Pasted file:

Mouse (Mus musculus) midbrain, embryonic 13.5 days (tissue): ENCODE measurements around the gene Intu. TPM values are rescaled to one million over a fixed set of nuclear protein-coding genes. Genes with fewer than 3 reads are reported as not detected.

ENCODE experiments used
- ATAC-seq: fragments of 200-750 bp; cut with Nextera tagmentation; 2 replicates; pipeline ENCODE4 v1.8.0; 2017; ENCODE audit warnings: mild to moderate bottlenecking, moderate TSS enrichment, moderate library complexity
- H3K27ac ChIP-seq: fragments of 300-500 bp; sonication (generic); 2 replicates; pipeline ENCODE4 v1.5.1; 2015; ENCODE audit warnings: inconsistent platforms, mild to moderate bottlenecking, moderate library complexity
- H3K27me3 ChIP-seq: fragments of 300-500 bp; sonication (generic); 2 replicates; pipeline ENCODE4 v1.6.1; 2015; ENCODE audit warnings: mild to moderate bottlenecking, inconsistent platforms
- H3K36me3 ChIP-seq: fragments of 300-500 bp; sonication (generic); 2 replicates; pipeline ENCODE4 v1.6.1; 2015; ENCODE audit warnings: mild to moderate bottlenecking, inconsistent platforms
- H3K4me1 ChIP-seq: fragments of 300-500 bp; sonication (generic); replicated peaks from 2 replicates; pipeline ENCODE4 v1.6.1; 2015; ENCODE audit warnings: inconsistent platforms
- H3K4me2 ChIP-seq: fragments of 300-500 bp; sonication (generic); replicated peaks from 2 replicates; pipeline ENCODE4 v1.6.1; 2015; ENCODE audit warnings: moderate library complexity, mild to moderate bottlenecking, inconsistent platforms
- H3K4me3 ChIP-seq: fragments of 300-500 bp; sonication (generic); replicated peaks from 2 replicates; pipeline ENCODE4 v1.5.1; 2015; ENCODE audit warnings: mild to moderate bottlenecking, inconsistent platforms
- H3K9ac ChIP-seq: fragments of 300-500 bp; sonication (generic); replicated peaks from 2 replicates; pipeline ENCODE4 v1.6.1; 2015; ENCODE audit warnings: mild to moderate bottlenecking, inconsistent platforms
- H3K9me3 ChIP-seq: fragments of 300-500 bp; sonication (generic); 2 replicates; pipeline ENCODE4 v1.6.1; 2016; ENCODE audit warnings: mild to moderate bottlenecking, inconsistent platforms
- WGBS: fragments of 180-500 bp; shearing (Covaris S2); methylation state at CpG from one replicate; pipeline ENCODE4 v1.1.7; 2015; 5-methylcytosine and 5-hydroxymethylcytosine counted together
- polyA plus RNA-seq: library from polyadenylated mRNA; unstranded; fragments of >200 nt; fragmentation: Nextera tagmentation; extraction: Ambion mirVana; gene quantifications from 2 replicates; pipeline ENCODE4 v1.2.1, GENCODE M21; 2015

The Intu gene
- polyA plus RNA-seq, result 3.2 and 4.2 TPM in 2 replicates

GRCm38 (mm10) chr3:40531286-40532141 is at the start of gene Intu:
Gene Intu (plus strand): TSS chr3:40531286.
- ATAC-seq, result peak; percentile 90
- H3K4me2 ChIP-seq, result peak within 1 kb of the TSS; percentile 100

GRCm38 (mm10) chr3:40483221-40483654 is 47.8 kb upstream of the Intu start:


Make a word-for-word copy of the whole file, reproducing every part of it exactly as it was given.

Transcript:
Mouse (Mus musculus) midbrain, embryonic 13.5 days (tissue): ENCODE measurements around the gene Intu. TPM values are rescaled to one million over a fixed set of nuclear protein-coding genes. Genes with fewer than 3 reads are reported as not detected.

ENCODE experiments used
- ATAC-seq: fragments of 200-750 bp; cut with Nextera tagmentation; 2 replicates; pipeline ENCODE4 v1.8.0; 2017; ENCODE audit warnings: mild to moderate bottlenecking, moderate TSS enrichment, moderate library complexity
- H3K27ac ChIP-seq: fragments of 300-500 bp; sonication (generic); 2 replicates; pipeline ENCODE4 v1.5.1; 2015; ENCODE audit warnings: inconsistent platforms, mild to moderate bottlenecking, moderate library complexity
- H3K27me3 ChIP-seq: fragments of 300-500 bp; sonication (generic); 2 replicates; pipeline ENCODE4 v1.6.1; 2015; ENCODE audit warnings: mild to moderate bottlenecking, inconsistent platforms
- H3K36me3 ChIP-seq: fragments of 300-500 bp; sonication (generic); 2 replicates; pipeline ENCODE4 v1.6.1; 2015; ENCODE audit warnings: mild to moderate bottlenecking, inconsistent platforms
- H3K4me1 ChIP-seq: fragments of 300-500 bp; sonication (generic); replicated peaks from 2 replicates; pipeline ENCODE4 v1.6.1; 2015; ENCODE audit warnings: inconsistent platforms
- H3K4me2 ChIP-seq: fragments of 300-500 bp; sonication (generic); replicated peaks from 2 replicates; pipeline ENCODE4 v1.6.1; 2015; ENCODE audit warnings: moderate library complexity, mild to moderate bottlenecking, inconsistent platforms
- H3K4me3 ChIP-seq: fragments of 300-500 bp; sonication (generic); replicated peaks from 2 replicates; pipeline ENCODE4 v1.5.1; 2015; ENCODE audit warnings: mild to moderate bottlenecking, inconsistent platforms
- H3K9ac ChIP-seq: fragments of 300-500 bp; sonication (generic); replicated peaks from 2 replicates; pipeline ENCODE4 v1.6.1; 2015; ENCODE audit warnings: mild to moderate bottlenecking, inconsistent platforms
- H3K9me3 ChIP-seq: fragments of 300-500 bp; sonication (generic); 2 replicates; pipeline ENCODE4 v1.6.1; 2016; ENCODE audit warnings: mild to moderate bottlenecking, inconsistent platforms
- WGBS: fragments of 180-500 bp; shearing (Covaris S2); methylation state at CpG from one replicate; pipeline ENCODE4 v1.1.7; 2015; 5-methylcytosine and 5-hydroxymethylcytosine counted together
- polyA plus RNA-seq: library from polyadenylated mRNA; unstranded; fragments of >200 nt; fragmentation: Nextera tagmentation; extraction: Ambion mirVana; gene quantifications from 2 replicates; pipeline ENCODE4 v1.2.1, GENCODE M21; 2015

The Intu gene
- polyA plus RNA-seq, result 3.2 and 4.2 TPM in 2 replicates

GRCm38 (mm10) chr3:40531286-40532141 is at the start of gene Intu:
Gene Intu (plus strand): TSS chr3:40531286.
- ATAC-seq, result peak; percentile 90
- H3K4me2 ChIP-seq, result peak within 1 kb of the TSS; percentile 100

GRCm38 (mm10) chr3:40483221-40483654 is 47.8 kb upstream of the Intu start: